“There is a significant demand for a highly-skilled and trained workforce that merges technical and artistic capabilities in the field of animation. There are specialised courses for students and professionals in areas of specialisation series such as Max Pro, compositing and editing etc. Each course includes classroom learning as well as its practical implementation. Students get round-the-clock access to labs to practice what was taught in the classroom, to create projects and build their work portfolio,” says Chouhan.

“The industry has opened up a plethora of opportunities for the skilful aspirants. One can work as a character designer, compositor, digital link and paint artist, key frame animator, 3D modeler, layout artist etc. Once one acquires the knowledge, skill set and the required work experience, one can also start working as an art director, animation director, and creative director,” adds Chouhan. Animators can also experiment with other creative fields that apply multimedia in their operations.

The Indian hospitality industry, too, is making remarkable progress with every passing year. Along with the rapid industrial growth and promotion of tourism, the catering and hotel sector is booming and offering substantial job prospects to freshers and experienced personnel.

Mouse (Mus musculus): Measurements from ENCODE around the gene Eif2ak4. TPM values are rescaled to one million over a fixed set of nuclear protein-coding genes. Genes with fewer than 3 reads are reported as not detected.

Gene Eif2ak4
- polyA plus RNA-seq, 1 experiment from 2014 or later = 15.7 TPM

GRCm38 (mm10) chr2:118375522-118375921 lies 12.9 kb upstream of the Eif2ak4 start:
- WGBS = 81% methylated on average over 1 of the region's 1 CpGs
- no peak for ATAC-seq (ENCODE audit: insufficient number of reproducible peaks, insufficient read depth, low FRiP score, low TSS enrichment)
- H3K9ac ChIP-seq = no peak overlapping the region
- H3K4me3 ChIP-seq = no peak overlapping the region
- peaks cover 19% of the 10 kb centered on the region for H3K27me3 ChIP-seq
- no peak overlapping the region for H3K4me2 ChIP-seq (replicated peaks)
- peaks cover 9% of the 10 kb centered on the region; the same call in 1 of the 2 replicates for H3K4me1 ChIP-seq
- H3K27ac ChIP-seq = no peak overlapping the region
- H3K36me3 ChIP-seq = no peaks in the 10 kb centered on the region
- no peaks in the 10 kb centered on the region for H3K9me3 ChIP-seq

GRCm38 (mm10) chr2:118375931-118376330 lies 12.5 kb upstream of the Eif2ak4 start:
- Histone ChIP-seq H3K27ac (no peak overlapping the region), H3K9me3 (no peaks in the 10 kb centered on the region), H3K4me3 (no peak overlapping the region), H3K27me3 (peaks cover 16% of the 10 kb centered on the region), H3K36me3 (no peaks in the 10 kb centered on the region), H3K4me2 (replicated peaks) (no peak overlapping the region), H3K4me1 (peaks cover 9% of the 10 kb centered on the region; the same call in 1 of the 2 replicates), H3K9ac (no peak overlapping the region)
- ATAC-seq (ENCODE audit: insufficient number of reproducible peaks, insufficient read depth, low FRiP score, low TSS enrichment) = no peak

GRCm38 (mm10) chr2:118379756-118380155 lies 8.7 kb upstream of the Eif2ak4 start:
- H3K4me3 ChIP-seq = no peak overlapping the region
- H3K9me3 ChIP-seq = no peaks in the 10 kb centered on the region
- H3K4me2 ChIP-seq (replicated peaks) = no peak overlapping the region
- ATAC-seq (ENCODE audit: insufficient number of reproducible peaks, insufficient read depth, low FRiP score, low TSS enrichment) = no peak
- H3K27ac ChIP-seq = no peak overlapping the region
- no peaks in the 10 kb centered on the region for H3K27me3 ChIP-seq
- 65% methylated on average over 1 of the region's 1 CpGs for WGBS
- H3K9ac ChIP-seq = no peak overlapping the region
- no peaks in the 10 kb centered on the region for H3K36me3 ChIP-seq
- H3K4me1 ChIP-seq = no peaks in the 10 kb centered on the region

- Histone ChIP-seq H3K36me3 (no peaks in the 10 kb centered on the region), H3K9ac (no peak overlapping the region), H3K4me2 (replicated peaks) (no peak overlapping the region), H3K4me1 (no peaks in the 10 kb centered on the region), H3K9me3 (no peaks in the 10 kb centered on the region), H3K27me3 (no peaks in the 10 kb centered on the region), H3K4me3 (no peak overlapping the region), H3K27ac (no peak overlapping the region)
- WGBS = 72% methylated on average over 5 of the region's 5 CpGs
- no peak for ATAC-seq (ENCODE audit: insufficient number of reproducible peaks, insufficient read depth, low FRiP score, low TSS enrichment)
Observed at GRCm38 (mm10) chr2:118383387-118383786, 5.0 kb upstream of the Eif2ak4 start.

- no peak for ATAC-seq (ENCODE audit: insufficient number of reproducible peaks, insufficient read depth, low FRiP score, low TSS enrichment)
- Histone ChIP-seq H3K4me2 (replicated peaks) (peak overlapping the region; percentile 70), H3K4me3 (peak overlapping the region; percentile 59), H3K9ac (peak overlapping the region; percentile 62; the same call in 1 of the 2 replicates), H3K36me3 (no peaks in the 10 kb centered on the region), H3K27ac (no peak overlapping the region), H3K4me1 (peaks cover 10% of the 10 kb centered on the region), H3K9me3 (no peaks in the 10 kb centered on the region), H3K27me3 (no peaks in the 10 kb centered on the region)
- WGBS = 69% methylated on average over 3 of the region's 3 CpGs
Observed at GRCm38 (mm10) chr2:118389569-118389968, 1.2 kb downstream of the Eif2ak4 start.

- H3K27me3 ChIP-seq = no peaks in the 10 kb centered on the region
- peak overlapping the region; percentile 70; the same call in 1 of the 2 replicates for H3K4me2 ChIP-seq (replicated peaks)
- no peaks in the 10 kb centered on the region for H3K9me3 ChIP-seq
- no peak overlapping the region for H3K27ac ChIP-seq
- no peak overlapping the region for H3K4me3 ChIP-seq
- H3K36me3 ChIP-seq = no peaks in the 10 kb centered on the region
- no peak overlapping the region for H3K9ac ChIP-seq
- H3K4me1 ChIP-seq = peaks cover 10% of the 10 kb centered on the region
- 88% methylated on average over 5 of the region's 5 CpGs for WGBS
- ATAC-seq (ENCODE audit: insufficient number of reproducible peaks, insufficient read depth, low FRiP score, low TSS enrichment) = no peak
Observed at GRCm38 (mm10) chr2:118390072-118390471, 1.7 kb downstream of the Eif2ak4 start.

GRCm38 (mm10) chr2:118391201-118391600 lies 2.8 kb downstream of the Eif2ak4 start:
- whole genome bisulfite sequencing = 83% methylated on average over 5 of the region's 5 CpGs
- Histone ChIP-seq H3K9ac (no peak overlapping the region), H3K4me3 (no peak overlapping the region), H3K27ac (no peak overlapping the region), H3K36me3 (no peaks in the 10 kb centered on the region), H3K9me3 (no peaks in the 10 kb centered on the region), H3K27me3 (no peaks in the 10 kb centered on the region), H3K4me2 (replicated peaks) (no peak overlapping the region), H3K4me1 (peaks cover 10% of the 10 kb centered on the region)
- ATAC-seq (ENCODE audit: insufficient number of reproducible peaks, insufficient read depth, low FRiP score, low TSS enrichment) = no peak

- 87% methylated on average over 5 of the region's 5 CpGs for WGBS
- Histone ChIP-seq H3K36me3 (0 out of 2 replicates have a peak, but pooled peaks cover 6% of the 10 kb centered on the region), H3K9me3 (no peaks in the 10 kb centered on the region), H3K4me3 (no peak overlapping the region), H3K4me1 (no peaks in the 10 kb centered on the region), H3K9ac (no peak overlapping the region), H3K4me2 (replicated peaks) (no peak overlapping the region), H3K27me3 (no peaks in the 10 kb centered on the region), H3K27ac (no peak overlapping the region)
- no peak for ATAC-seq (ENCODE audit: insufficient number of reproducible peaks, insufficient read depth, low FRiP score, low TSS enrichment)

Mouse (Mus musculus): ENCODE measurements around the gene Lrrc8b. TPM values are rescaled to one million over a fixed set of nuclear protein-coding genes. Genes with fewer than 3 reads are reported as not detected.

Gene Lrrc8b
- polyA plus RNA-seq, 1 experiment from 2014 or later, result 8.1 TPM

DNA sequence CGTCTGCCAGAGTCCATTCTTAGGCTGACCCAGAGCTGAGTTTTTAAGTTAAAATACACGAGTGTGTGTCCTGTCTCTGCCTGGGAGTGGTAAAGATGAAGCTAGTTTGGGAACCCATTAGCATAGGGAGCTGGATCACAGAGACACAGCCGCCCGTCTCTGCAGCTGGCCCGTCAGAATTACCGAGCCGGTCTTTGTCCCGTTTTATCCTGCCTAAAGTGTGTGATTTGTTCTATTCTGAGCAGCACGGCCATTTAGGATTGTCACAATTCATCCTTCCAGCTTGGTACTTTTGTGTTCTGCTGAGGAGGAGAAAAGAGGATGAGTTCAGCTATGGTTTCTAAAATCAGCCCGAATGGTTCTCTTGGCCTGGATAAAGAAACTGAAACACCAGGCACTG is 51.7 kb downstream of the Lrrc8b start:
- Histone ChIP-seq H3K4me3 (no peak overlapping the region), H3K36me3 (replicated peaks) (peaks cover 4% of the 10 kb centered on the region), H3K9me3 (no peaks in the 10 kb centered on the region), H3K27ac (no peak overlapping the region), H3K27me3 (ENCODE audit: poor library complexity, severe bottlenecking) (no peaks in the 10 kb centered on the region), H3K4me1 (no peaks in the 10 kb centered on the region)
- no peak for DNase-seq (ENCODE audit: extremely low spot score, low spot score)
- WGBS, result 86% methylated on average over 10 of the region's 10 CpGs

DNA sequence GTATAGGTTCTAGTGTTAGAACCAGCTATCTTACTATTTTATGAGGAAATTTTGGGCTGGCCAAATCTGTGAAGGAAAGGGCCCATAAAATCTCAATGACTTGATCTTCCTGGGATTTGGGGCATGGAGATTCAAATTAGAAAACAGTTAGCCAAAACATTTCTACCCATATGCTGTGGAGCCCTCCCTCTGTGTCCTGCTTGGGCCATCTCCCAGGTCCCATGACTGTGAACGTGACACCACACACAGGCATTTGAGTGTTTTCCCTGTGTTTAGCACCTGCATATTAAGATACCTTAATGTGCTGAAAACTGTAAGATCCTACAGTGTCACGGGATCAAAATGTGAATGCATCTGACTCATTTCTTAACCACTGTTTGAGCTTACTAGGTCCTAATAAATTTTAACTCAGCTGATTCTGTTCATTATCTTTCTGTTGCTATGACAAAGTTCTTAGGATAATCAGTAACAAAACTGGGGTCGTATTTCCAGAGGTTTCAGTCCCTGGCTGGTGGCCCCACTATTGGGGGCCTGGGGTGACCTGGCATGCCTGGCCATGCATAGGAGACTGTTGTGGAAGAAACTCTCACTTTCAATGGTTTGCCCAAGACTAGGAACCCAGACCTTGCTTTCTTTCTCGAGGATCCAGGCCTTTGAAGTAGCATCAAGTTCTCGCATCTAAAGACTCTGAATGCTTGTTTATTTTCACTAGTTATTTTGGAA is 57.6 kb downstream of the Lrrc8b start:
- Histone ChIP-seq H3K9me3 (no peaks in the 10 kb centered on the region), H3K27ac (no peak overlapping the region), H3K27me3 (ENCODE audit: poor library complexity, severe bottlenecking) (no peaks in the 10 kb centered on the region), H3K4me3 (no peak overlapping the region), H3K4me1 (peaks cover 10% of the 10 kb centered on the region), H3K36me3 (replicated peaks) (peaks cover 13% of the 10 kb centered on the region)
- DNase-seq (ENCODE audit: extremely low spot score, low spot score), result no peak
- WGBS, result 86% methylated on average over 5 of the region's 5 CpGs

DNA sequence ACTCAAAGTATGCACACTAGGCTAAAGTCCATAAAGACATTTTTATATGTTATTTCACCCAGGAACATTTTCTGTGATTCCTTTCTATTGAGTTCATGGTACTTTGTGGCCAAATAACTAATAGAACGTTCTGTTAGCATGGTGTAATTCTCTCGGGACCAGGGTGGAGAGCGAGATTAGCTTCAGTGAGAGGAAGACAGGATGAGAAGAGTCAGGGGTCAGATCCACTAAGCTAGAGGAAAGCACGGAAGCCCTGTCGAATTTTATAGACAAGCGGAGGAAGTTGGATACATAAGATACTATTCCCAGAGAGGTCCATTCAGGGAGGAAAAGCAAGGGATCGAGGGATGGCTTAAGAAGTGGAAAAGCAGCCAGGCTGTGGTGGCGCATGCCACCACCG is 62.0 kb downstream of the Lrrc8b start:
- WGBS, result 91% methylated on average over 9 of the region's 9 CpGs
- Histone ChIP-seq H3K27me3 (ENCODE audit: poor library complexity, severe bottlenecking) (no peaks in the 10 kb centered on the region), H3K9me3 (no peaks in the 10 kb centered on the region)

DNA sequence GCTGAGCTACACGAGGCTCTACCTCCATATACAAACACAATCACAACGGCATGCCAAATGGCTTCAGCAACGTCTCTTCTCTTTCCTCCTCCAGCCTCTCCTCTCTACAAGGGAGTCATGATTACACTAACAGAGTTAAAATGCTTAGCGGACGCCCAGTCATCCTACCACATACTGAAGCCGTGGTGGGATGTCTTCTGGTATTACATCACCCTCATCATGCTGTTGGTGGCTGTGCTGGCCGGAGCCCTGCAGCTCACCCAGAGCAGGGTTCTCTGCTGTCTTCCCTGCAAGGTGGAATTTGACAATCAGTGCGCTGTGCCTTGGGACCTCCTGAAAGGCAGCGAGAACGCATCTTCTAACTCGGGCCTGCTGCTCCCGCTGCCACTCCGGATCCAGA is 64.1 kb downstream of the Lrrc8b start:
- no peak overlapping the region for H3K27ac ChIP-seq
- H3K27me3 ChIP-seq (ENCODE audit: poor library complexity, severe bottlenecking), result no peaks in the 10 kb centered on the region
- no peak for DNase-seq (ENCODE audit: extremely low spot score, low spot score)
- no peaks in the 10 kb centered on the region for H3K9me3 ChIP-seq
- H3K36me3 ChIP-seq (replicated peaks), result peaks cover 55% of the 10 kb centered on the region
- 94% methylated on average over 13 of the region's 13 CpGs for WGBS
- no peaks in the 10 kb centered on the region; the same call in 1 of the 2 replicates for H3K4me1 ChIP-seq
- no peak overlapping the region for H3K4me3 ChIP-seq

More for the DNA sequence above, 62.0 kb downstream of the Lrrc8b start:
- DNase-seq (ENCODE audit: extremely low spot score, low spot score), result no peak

Potential employees can apply to any stream they are qualified for. Most applicants are graduates of catering institutes. They can apply for front of the house positions such as food and beverage or front office. Back of the house positions are also available in housekeeping, engineering or finance, among others.

“The growth potential from our point of view is very robust. That is why we are currently looking at opening 55 hotels in the country in a three-year span. We are also introducing some of our new brands to India (such as Hyatt Place and Hyatt House) for the first time outside the US,” says Ramjan Bhugeloo, director of human resources, Hyatt International, South West Asia.

The hospitality industry is seen as glamorous and interesting. Though it entails a lot of hard work, people view it as an opportunity to build leadership skills, along with those needed for the job. It is ideally suited for a ‘people’s person’ and offers the chance to grow rapidly, due to the big expansion plans of international hospitality groups.

“With the expansions in the hotel industry slated for the next five years, we cannot see any sector that will miss the opportunity to grow. Indians are not only acquiring plum jobs in India, they are also well known for achieving success at the highest corporate levels in other countries,” adds Bhugeloo.